Opinion Piece – Victoria’s gas and energy shortage becomes a Queensland problem.

25 June 2024

The extent of Australia’s escalating energy crisis is clearly on display in Victoria with the state at risk of running out of gas by the end of this winter – and should serve as not only a stark warning for the rest of the nation but also a wake-up call for Queensland who is on the same costly renewable trajectory.

The emergency in Victoria, has been triggered by supply disruptions and an unusually cold winter, this has exposed the vulnerabilities in our current energy market and lack of any state or national gas reserve policy. This crisis highlights the exploitation of our natural resources, focused on over-exporting to the highest bidder rather than retaining sufficient volumes for domestic supplies.

Victoria’s energy policy, or lack thereof, has created an energy black hole that has left electrical providers hungry for power, at any price. And Queenslanders are ultimately the ones paying the price. During peak load times, other states’ energy providers are paying whatever it costs to maintain supply and because we have a National Energy Market (NEM), that price must be matched by Queensland energy customers if we want a share of the electricity generated in our sunshine state.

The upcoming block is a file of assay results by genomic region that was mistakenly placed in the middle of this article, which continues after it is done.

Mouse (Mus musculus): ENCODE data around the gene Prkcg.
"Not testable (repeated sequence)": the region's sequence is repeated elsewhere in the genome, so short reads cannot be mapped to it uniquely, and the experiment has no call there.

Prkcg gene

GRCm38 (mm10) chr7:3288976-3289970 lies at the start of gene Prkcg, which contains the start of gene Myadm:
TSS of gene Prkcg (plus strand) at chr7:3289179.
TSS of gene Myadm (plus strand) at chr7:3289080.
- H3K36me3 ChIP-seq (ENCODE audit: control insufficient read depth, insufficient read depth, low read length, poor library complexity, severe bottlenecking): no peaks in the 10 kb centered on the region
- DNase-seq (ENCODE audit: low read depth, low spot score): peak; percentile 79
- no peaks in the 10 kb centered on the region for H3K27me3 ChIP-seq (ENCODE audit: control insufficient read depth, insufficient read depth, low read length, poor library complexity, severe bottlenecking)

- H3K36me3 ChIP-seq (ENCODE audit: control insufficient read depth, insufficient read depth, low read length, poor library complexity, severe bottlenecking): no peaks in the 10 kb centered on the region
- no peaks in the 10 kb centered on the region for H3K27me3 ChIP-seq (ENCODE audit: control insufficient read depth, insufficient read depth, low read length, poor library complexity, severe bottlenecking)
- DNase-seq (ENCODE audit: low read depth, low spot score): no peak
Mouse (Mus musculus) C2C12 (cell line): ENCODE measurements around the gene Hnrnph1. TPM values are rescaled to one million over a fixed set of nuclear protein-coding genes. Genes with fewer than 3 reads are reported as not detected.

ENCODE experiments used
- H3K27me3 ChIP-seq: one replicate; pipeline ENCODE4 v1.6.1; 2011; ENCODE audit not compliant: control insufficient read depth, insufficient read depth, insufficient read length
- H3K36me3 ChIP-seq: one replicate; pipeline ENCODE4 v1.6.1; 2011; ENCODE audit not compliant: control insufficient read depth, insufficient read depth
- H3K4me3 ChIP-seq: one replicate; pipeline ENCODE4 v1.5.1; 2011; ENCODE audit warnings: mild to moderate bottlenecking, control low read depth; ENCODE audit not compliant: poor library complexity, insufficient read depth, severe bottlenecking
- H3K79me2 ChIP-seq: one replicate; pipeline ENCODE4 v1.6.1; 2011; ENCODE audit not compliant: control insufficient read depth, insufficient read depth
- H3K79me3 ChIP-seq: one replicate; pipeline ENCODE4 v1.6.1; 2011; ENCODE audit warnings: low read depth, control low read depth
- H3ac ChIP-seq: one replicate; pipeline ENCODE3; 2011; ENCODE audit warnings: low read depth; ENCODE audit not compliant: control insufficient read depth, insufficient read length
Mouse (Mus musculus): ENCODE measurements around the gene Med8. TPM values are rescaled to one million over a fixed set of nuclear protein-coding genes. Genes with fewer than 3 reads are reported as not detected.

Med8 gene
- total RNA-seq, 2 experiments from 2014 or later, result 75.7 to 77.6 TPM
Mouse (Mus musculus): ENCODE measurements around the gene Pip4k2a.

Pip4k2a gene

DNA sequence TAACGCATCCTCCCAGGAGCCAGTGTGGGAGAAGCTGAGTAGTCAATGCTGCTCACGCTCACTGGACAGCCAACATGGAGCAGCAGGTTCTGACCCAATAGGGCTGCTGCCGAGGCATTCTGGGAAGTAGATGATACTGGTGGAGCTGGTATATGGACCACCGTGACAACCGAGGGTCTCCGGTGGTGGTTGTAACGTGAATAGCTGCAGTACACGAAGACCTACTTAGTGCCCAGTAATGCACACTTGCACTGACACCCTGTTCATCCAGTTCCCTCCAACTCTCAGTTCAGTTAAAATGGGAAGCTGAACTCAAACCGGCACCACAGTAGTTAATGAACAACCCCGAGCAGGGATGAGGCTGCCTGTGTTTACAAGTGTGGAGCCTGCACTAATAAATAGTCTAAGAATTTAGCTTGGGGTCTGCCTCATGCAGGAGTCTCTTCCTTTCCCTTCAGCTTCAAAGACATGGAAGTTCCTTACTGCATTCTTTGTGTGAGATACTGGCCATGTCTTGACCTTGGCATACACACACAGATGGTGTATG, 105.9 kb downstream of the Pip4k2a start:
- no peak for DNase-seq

Queenslanders are paying ridiculous prices for electricity because so much of it is being exported to other states through the NEM. Consequently, we all suffer because of other states’ mistakes. The solution is simple, but seemingly an impossible task for the Labor and Liberal free marketeers. Implementing a functioning national gas reserve policy would ensure our domestic market has first dibs on cheap Australian gas, and putting a limit on how much electricity Queensland electrical generators can export interstate could bring down wholesale energy prices. But that’s not how the NEM is set up which only works to drive profits, especially when you have failing energy policy across the entire nation.

It doesn’t matter how many solar and wind projects you build, there will always be a need for dispatchable base load power to handle peak load. Until we take drastic steps to secure our own domestic energy supplies, we won’t see household energy prices come down, no matter how many times our political leaders promise they will.

Deputy Leader of the Katter’s Australian Party and State Member for Hinchinbrook, Nick Dametto.


Nick Dametto MP